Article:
The History Of Education In England
An occasional series highlighting the history of our education system from the 6th Century onwards
Vikings and Normans – 866 to 1100
The progression and expansion of education in England was violently interrupted due to the prolonged succession of Viking raids from around 866 onwards. According to historian A.F. Leach:
“A gloomy interval in the history of English education ensued after the death of Offa and the widespread devastation caused by the Viking invasions. When the curtain rises again, the scene has shifted from the North and the Midlands to the South, and centres in the great figure of Alfred.”
Alfred’s prominence in the next stage of education was down to his Wessex kingdom being the only part of England that successfully resisted the Viking invasion. HAL Fisher tells us that Alfred took:
‘delight in the songs and literature of his people’ and showed ‘concern for education’.
He also taught his own children English literature and Latin and it was through him that reconstruction of the English school system began. His influence on the importance of education was continued by his son and grandson Edward the Elder and Athlestan.
It transpires however, that not all Vikings were destructive when it came to education. Canute, a Christian who married his predecessor’s (Ethlered the Unready) widow, was greatly concerned about the education of poor boys. Herman, the 11th Century historian of Bury St. Edmunds wrote:
whenever he went to any famous monastery or borough he sent there at his own expense boys to be taught for the clerical or monastic order, not only those whom he found among freemen but also the cleverer of the poor, and with his own hand in kingly munificence he also in his progress made some free.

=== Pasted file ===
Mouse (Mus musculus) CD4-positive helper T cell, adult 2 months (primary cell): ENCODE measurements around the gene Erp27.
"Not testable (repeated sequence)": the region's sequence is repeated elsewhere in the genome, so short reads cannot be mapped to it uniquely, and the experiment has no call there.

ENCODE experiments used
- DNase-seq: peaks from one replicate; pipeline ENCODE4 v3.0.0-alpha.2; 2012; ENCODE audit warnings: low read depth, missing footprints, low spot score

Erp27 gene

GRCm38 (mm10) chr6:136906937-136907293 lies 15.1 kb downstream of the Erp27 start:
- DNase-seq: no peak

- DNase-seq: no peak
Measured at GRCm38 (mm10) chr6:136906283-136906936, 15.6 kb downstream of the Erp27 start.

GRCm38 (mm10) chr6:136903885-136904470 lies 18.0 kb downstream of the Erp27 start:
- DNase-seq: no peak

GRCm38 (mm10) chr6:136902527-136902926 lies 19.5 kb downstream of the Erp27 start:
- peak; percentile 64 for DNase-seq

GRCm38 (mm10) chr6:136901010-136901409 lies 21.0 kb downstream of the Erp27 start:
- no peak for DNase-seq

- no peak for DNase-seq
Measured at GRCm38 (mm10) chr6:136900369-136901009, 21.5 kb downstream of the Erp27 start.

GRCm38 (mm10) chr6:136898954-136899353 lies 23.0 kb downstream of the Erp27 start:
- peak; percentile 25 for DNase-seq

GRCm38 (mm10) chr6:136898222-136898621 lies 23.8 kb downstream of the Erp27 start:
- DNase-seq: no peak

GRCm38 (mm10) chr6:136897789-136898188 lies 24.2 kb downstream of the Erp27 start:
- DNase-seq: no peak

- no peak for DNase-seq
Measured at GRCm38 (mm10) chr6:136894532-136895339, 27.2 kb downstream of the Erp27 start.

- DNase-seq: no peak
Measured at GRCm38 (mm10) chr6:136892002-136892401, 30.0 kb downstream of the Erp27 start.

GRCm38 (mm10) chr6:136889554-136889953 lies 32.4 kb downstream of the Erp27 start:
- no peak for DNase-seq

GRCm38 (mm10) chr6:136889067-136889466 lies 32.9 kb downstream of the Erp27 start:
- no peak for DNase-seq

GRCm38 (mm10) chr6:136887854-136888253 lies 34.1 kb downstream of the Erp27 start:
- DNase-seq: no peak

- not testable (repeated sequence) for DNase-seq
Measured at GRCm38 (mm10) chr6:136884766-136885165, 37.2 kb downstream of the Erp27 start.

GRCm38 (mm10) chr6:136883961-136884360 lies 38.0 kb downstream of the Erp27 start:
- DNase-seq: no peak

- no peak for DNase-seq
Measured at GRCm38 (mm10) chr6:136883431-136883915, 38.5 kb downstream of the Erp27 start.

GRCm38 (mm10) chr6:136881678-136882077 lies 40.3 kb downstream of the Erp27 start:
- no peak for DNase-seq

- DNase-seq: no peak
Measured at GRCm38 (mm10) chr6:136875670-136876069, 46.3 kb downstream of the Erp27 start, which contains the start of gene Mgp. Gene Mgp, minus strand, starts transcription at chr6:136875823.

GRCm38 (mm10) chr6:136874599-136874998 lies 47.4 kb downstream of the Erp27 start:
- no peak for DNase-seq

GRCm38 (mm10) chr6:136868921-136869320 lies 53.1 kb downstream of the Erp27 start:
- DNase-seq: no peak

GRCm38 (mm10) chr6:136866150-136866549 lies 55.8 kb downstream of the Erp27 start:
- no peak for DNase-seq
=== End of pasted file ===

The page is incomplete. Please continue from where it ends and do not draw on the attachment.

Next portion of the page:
Further big changes were to come as a result of the Norman invasion in 1066. Leach asserts that one of the worst effects of the Conquest was:
‘the foisting of the Italian adventurer Lanfranc into the See of Canterbury’
It seems that there was a desire to expel the monks from Canterbury along with the other monastic cathedral schools and reinstate seculars but these attempts were frustrated by the monkish Lanfranc. As a result the school remained under the control of Lanfranc unlike York and St. Paul’s whose schools who were taught and governed by resident Chapter members. The downside to this was Lanfranc’s lack of residency and his lack of interest in schools and schoolboys.
Despite these problems the secular schools flourished under the Normans with French replacing English as the teaching language medium for Latin and Latin being translated into Norman-French rather than English. Norman-French remained the vernacular of the upper classes in the country, the middle classes in the towns, and the whole cultured and clerkly class until the reign of Edward III in the mid 14th Century.
Even though the secular schools were expanding education was still mainly about vocational training for those intending to become monks or enter the priesthood but there are records of education for younger members of the royal and noble families.
Filed under: Education History | Tagged: Athelstan, Canterbury, Canute, Edward III, Edward the Elder, English, French, Herman, King Alfred, Lanfranc, Latin, Norman-French, Normans, St. Pauls, Vikings, York | Leave a comment »